in ,

Pinoys, confused about the proper handling of the new P1000 banknote

On June 10, the BSP released the ‘Proper Handling Guidelines’ which says that ideally, the new P1000 bill remains flat with no visible folds. The BSP hasn’t released yet a statement on whether the new bill loses value when physically altered.

Filipinos are still confused about the dos and don’ts when handling the new P1,000 bill.

A restaurant and bakeshop in Quezon City are temporarily not accepting the new bill due to the many issues associated with it.

Mark, the manager of the restaurant, said the establishment received the new bill from a customer last week but had to deposit it immediately in fear that it won’t be accepted as payment.

Natakot kami na baka hindi na tanggapin sa pagdedepositan namin. Agad-agad dineposit namin,” said Mark.

The staff reminded their customers to take care of their paper bills, especially the one in question.

Ingatan ang bagong 1,000 bill dahil mahirap na para sa tulad namin nagtatrabaho baka sa amin ma-charge,” he added.

SM Supermalls recently trended on social media after a netizen alleged that one of its branches wasn’t accepting the new P1000 bill.

On June 10, the BSP released the ‘Proper Handling Guidelines’ which says that ideally, the new P1000 bill remains flat with no visible folds. The BSP hasn’t released yet a statement on whether the new bill loses value when physically altered.

House Ways and Means Chair Joey Salceda called on BSP Governor Felipe Medalla to release the proper guidelines on the new bill.

“I understand that one of the primary motivations for shifting to the polymer-based bill was that it is more durable than the paper bills. However, the lack of guidelines on what constitutes still-valid legal tender and which bills are damaged beyond being acceptable by business establishments has led to confusion in ordinary cash transactions,” said Salceda.

The BSP said banknotes shouldn’t contain ink marks or holes, and must not be ironed or burned. It urged retailers to accept folded bills, paper, or polymer.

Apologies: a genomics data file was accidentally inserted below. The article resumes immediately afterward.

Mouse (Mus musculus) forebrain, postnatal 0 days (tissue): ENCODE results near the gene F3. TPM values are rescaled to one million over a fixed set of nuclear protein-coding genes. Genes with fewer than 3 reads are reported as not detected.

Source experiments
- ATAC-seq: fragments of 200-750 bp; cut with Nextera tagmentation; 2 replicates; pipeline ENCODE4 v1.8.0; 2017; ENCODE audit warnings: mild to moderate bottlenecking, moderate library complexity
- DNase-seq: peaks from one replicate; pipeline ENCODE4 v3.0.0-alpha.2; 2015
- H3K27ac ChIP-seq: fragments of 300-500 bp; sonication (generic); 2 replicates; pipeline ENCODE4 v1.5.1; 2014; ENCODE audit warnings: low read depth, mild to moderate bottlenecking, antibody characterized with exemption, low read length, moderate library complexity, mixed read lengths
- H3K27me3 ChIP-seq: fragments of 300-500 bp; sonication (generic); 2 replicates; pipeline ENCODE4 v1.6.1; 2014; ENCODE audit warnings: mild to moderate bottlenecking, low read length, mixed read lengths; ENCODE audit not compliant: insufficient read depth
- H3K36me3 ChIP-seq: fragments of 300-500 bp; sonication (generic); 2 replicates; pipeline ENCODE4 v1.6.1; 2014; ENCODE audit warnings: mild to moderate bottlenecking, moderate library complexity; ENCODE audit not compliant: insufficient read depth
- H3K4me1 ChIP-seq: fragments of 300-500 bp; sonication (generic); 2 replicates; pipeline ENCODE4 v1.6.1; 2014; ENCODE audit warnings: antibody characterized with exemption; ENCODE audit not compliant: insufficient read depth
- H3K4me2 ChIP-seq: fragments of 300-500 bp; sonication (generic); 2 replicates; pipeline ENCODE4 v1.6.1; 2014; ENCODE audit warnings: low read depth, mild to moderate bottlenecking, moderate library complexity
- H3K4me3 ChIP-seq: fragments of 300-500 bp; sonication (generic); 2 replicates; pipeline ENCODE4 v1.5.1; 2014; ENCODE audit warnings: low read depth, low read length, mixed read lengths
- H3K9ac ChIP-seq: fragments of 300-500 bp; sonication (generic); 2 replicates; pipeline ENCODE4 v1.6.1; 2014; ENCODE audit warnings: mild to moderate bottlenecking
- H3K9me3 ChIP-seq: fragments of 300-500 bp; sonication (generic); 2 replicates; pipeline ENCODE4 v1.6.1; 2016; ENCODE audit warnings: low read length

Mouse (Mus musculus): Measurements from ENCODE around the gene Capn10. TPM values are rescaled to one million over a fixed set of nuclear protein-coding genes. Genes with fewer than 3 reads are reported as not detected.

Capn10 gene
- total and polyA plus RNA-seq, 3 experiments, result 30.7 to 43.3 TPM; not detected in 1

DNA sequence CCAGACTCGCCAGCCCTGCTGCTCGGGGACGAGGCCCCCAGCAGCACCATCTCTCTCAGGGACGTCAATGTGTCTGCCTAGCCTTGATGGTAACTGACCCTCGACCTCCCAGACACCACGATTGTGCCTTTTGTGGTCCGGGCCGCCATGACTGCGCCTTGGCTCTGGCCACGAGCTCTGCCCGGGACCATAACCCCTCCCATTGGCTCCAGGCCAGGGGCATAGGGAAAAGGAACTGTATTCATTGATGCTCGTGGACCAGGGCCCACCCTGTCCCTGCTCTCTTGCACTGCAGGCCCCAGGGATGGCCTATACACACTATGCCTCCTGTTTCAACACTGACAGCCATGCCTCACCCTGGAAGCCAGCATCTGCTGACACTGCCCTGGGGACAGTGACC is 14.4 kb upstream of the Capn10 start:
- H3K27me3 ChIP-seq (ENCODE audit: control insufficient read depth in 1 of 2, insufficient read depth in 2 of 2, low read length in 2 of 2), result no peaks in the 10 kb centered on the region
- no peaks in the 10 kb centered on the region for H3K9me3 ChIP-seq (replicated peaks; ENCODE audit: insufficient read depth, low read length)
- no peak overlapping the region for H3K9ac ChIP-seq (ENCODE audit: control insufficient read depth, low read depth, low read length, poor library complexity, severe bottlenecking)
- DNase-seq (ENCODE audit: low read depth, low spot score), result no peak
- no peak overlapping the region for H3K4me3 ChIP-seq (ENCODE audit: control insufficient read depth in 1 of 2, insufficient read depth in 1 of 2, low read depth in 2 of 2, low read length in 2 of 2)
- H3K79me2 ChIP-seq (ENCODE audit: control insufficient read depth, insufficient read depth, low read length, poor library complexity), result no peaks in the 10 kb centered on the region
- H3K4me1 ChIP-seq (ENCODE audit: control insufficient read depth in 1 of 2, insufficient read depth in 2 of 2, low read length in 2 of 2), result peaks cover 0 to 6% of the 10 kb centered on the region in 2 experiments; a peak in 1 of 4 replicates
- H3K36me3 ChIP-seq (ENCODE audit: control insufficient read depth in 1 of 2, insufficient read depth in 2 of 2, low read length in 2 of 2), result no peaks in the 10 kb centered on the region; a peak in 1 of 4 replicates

“The Bangko Sentral ng Pilipinas informs the public that folded banknotes, whether paper or polymer, can still be circulated and accepted for payment,” BSP said in a statement.

“As such, retailers and banks should accept them for day-to-day payment transactions,” it added.

If an individual is skeptical about a bill, they can go to the nearest bank to have it examined, said the BSP.

“The handling guidelines were issued to raise public awareness on the proper use of polymer and paper banknotes to safeguard their integrity and prolong their lifespan,” the BSP said.

“If an individual is doubtful on the value and/or authenticity of a banknote, he or she is encouraged to go to any bank for assistance. The bank will then refer the banknote to the BSP for examination,” it added.

Meanwhile, SM Supermalls clarified that it still accepts the new P1000 bill as long as it isn’t “stapled and ripped caused by removal of staple wire.”

Unfortunately, fake news about how the new bill should be handled is ravaging social media.

Netizens are astounded that carrying the newly printed P1000 bills has become a huge problem.

The PNP’s latest post regarding the issue just contributed to the public’s confusion.


Written by paulie walnuts

Darryl Yap prioritizes the history’s parallelism, Marcoses’s side; Senator Imee Marcos admits rejecting some parts of Yap’s script

Filipino historian Ambeth Ocampo believes history always returns to the truth; deals with trolls, historical distortion, denialism